8 Ways to Get Links from Events and Conferences (Without Being a Sponsor or a Speaker)
If you are sponsoring or speaking at an event or conference, then it’s likely that you’ll get links to your website from the main event website: you may appear site-wide on every page, or they might have dedicated pages listing the event’s sponsors or speakers.
But if you are a mere attendee/delegate then don’t fret, as there are a number of ways that you can leverage your presence at an event in order to obtain links to your site and/or blog after the dust has settled and the event has come to an end…
1. Take photos (and let people use them)
If you have taken a number of photos at the event, why not upload them to your blog (not just Flickr or Facebook)? Better yet, when you post them, leave a message telling people that they’re welcome to use them in their own content, so long as they credit you with a link to that post in return (i.e. ‘image source’ links). Other attendees who are blogging about the event – who maybe didn’t get the chance to take their own photos – will appreciate the generosity, especially if they want their own content to contain some relevant visuals.
You don’t have to be a professional, either (although I’m sure it helps)! With the average smartphone these days coming equipped with a camera, there’s no excuse not to take a snap or two.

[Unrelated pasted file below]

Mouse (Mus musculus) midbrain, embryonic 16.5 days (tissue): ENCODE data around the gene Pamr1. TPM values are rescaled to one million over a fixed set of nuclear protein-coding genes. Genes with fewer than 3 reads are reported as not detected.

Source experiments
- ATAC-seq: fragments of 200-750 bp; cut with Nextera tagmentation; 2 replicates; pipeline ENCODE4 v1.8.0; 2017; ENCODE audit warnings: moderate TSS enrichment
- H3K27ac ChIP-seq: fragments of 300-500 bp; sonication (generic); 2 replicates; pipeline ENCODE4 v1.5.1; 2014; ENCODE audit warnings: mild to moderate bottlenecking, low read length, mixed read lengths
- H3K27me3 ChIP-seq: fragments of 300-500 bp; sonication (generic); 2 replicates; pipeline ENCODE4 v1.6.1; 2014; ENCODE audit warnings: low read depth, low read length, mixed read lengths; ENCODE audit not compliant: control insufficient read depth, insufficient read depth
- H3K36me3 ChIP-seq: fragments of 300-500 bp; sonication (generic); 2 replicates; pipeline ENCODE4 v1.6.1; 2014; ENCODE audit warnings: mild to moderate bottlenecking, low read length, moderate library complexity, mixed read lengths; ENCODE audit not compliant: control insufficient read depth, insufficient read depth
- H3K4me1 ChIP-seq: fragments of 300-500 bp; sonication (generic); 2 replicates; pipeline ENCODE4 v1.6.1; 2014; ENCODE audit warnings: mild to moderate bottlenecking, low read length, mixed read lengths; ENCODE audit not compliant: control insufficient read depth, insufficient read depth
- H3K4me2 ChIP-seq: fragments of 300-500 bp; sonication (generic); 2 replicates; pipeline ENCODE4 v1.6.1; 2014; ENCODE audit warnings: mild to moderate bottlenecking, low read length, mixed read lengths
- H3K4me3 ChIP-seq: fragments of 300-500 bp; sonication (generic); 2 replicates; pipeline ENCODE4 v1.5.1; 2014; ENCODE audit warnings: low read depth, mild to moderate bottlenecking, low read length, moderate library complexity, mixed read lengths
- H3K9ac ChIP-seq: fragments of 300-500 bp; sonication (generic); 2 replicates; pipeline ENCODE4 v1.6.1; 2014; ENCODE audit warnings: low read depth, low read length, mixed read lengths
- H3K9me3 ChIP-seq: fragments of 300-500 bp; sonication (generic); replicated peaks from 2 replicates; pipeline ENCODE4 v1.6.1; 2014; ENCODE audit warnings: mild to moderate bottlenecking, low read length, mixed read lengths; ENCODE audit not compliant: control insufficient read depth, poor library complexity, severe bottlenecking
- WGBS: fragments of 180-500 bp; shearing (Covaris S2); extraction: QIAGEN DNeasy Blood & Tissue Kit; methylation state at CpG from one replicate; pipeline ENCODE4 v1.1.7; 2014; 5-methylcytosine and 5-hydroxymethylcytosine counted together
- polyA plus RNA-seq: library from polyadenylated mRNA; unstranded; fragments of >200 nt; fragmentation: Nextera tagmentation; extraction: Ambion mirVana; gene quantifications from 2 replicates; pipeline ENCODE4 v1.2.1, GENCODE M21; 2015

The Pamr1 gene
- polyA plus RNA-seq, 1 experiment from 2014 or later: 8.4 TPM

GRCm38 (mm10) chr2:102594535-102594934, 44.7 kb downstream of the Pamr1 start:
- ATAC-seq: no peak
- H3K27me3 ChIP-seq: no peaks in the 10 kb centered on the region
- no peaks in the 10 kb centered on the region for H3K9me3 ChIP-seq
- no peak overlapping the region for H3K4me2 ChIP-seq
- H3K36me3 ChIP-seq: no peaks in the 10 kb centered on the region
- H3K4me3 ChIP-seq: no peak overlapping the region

2. Record videos (and let people use them!)
Similar to photos, you could take a short video using your smartphone.
Although recording a quick video of parts of a presentation may be a good idea, if the presentation(s) end up online anyway (via sites like SlideShare) then it might be an idea to try and capture something that isn’t encapsulated within the presentation slides. For example, you could try filming the questions asked at the end, or any instances of audience participation (particularly if they’re unusual or funny).
3. Tweet about the event
If you’re an avid Twitter user then be sure to tweet your views on the event’s goings-on via the event’s official hashtag.
Tweeting a great quote from a speaker can be a great way to generate interest and earn a few retweets, especially from people who haven’t been able to attend the event. However, having an opposing view or adding to what has been said could improve your chances of getting mentioned in a blog: e.g. “@steviephil of Liberty agreed with the speaker but also said…”